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» Hatrack River Writers Workshop » Forums » Fragments and Feedback for Books » Ubiquity - Opening 13 lines

   
Author Topic: Ubiquity - Opening 13 lines
kmsf
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Hi, this is the opening 13 lines for a sci-fi/thriller I'm working on. I'm about 8,000 words in not including scene fragments. I have a fairly settled outline. Any feedback would be greatly appreciated. Then I will leave this beginning alone, yes I will, until the first draft is complete!

Stan and Muri had stretched their goodnight to nearly half an hour by the time she stopped at the kitchen side door to let him through. Hands in his pockets, he brushed past and stepped from the warmth of the house on to the covered porch. A light gust rolled down Amelia Street, and straight ahead in the failing light he could see the yellow leaves flicker on the lower bough of the sycamore.

“Shoe’s untied again,” she said.

He turned around, knelt and picked up his shoelaces with his fingers. “Thanks, I don’t know what it is with these.”

Muri cleared her throat. “I have to cover for David tomorrow while he’s at training, so wait until after lunch to come by the restaurant.” Then she made creepy hands. “That is, if Leo Clement doesn’t get you first.”

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Carl F
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"she stopped" Stopped doing what? Where had she been before getting to the kitchen door?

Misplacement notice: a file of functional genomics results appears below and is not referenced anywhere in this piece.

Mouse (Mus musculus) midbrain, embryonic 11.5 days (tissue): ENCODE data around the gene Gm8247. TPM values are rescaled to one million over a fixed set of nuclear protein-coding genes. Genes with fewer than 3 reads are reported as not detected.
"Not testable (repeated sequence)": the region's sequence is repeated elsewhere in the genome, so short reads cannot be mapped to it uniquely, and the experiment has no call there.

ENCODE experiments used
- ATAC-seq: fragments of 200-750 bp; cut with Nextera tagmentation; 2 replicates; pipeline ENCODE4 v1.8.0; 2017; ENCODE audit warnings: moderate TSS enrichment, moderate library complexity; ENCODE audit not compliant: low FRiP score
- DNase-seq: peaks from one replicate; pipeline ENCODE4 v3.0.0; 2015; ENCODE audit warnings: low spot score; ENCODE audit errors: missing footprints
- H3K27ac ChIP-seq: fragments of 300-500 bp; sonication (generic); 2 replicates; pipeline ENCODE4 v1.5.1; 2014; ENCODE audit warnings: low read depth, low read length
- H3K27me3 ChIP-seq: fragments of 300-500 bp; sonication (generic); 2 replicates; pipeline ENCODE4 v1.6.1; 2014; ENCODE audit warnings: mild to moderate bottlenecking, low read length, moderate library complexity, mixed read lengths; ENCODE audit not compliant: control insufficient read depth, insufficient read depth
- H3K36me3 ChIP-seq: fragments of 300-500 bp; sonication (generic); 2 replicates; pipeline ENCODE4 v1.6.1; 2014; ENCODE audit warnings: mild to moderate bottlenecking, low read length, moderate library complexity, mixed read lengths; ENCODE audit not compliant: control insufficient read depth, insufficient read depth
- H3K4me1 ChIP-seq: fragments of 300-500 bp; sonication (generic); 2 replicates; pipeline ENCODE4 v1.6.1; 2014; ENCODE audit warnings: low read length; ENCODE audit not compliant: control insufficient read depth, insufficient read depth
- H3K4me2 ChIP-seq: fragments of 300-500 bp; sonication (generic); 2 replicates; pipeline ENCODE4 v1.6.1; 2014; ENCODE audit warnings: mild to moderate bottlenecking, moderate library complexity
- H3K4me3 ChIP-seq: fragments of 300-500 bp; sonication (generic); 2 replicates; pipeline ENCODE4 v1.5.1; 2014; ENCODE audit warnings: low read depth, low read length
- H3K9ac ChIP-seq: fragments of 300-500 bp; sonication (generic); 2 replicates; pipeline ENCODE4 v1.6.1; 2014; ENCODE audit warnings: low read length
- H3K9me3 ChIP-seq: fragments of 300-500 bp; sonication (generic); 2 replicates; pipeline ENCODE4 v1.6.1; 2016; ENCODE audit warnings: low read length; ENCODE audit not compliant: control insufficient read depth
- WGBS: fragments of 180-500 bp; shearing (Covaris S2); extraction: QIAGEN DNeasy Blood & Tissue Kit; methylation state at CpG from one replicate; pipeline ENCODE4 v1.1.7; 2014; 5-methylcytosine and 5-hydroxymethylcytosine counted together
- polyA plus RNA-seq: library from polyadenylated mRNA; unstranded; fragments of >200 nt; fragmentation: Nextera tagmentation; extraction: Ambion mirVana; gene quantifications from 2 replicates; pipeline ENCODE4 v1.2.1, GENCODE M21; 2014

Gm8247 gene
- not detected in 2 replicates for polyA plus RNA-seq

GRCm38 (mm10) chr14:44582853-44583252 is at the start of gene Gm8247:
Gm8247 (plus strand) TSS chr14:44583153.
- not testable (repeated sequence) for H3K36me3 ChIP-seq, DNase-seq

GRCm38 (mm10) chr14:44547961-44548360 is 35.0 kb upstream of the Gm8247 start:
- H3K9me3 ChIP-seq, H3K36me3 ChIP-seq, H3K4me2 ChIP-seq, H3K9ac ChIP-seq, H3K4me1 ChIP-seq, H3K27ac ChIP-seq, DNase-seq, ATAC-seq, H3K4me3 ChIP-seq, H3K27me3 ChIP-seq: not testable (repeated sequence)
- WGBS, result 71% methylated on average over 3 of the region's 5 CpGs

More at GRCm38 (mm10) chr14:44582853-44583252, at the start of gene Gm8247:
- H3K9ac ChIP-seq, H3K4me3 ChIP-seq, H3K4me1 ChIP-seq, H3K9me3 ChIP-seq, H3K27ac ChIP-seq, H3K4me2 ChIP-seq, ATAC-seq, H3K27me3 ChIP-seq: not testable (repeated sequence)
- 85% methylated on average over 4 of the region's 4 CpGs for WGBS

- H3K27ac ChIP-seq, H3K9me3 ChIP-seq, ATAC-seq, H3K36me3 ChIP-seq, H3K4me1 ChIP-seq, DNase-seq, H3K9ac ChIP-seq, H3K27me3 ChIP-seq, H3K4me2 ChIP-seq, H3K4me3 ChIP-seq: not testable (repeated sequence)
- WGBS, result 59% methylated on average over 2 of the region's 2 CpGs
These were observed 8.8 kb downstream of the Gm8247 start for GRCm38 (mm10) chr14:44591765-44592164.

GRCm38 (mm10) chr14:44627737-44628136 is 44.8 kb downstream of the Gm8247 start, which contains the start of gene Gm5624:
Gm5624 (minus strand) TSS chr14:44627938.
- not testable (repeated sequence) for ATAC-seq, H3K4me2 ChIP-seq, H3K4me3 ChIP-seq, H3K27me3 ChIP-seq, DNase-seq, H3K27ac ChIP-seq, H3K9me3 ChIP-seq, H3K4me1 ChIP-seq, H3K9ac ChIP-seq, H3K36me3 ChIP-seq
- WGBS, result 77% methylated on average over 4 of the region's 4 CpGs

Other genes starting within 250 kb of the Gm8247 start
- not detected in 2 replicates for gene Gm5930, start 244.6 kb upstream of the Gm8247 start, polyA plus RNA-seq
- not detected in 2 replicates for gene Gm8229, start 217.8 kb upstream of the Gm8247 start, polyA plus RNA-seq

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kmsf
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They had been "stretching goodnight to nearly half an hour", so that indicates lingering conversation and flirtation, etc, as they made their way to the door from the living room, or wherever the reader's mind would comfortably place the beginning of "goodnight", the moment when either Stan or Muri says something along the lines of, "Well, I guess I better get home." "paused" might be a better word.
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kmsf
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Sorry Carl, forgot to thank you for responding!
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SASpencer
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Stan and Muri

I was confused about who was the viewpoint character, I like to know right away. Perhaps the beginning could start with "Stan had stretched their goodnight. . .that way I am invested in the story immediately.

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kmsf
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Thank you, SASpencer. Good point. I struggled with that point on the opening line but decided the first paragraph, or sentence is free. But POV confusion isn't necessarily worth the benefit. They both stretch the goodnight, so I'll try to find a way that retains that quality and establishes the POV immediately. I've thought about dropping the first sentence and modifying the second to use their names. I'll give it some thought. Again, good point.
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kmsf
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Revised. Thank you two again! So, helpful. I realized a crucial part of them having stretched out goodnight was their failure to track the time. And, if we're in Stan's POV, then there is no recognition of that... yet ;-)